Over to Ashwin. 

Manohari Singh, the versatile reedman and arranger was the sheet anchor behind the creative RD Burman. He had a strong sense of harmonic structure and  scripted written scores for a variety of instruments. Playing alto and  soprano saxophones, clarinet and flute, he arranged almost everyone of RD’s tunes on all of the films that they worked together and soloed on most of them. Here, he talks about his life and experiences, his colleagues  and what it was like in the halcyon days of the Hindi film music world. 

How did your musical journey begin? 
I come from a family of musicians originally from Khatmandu. At age 7, I picked up the flute. My father played in an orchestra for a British audience. I grew up in Batanagar near Calcutta, where many Czech musicians lived and worked in the shoe factory. I first learnt to play the clarinet under Czech clarinet player Joe Newman. Discipline was arduous and as a result, we reached a high level of performance at a young age. I played in my first concert when I was fourteen.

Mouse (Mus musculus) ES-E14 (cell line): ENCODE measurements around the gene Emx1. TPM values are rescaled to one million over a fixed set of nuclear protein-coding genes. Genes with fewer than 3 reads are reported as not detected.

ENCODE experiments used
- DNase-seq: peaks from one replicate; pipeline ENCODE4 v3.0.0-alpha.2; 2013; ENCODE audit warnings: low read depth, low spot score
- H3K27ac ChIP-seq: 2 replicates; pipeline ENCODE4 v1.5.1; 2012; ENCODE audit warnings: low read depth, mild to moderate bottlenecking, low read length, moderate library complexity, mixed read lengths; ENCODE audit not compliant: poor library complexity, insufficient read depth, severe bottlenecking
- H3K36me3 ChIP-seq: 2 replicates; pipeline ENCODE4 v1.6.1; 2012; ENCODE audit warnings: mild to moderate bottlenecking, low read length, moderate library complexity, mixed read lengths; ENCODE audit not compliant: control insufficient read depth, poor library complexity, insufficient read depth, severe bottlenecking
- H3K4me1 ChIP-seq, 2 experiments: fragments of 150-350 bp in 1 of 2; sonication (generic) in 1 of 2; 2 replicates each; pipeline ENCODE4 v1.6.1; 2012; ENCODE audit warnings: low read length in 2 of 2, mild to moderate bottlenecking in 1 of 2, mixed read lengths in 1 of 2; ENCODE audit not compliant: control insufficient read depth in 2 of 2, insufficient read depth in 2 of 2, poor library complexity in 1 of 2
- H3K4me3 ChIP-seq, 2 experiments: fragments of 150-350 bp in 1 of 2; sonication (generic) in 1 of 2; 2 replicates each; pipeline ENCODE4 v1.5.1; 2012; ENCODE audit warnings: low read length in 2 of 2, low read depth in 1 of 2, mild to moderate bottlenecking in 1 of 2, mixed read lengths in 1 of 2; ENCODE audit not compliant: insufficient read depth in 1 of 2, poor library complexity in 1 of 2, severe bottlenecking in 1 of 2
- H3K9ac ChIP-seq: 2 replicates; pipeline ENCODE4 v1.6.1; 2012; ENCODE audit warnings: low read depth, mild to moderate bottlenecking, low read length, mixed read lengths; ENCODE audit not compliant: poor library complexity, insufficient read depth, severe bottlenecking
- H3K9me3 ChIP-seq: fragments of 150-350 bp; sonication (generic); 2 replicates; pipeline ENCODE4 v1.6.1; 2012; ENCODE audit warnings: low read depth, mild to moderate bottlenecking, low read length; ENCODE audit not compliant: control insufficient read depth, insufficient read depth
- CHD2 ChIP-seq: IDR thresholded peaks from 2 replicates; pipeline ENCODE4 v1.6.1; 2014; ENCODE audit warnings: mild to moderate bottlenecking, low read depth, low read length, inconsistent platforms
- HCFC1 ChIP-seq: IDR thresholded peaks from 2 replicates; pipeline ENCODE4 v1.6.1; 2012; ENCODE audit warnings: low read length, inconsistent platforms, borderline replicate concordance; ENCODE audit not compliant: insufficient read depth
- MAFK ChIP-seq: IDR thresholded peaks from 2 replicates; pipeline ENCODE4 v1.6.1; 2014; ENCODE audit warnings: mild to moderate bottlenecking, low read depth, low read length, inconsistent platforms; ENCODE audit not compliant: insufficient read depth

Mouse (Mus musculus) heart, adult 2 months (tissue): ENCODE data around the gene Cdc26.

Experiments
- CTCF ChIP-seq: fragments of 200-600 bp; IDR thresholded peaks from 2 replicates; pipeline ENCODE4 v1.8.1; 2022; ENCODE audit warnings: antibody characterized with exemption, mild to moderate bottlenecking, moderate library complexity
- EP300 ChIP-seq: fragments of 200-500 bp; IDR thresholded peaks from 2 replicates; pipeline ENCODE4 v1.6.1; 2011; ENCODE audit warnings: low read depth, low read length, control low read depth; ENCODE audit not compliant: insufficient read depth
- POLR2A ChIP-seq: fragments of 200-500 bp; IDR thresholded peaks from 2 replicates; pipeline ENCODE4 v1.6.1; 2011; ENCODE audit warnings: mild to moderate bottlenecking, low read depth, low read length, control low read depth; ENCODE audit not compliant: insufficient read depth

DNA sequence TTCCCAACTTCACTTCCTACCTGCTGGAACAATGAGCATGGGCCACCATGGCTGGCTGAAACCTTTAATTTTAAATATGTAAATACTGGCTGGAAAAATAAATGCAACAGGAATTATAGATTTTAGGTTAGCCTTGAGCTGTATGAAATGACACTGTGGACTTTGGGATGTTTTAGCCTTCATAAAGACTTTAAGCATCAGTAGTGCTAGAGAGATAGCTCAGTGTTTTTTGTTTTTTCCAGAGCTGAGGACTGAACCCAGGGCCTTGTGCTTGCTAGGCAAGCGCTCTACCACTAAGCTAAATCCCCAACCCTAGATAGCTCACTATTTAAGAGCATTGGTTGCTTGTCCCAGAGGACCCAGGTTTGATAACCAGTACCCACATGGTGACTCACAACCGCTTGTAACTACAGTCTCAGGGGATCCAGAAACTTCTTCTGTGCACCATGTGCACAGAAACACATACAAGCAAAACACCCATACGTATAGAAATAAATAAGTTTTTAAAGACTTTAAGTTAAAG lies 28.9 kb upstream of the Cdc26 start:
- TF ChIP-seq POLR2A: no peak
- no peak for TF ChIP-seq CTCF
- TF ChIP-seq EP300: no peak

Later, I moved to Calcutta and played for the New Theatre where Pankaj Mallick was a prominent figure. So were Kamal Das Gupta and Hemant Kumar. The night club scene was active at the time and we played in dance music  bands there. Louis Banks uncle was one of the musicians. I was exposed to all kinds of music forms  from Western  classical to pop and dance music to Bengali geet.

Who brought you to Mumbai and how did you get your first break? 
Salil Chowdhury persuaded me to come to Bombay in 1958; my colleague Basu had come earlier. For a long time, I didn't have much work. Anil Biswas was  no longer in demand and I tried with others with little success. SD Burman finally gave me my break with Sitaron se Aagey. Later, I worked with OP Nayyar and Salil Chowdhury as well as the others. 

Which are the most memorable movies for which you played and arranged music? 
It is difficult to single some out but what comes to mind is Insan Jaag Utha, Chotte Nawab, Bhoot Bungla, and [1942 A] Love Story. I remember [1942 A] Love Story very sadly. RD had passed away and Basuda and I completed the score and the music in a sorrowful frame of mind. The music of Guide and Tere Mere Sapne had the most impact on me; I also remember doing the background music for The Burning Train, and Jewel Thief, as also  Bandini.  
Manohari Singh with Mohammed Rafi, 
Sumant Raj, and Hariprasad Chaurasia
 How was it to work with other musicians at the time?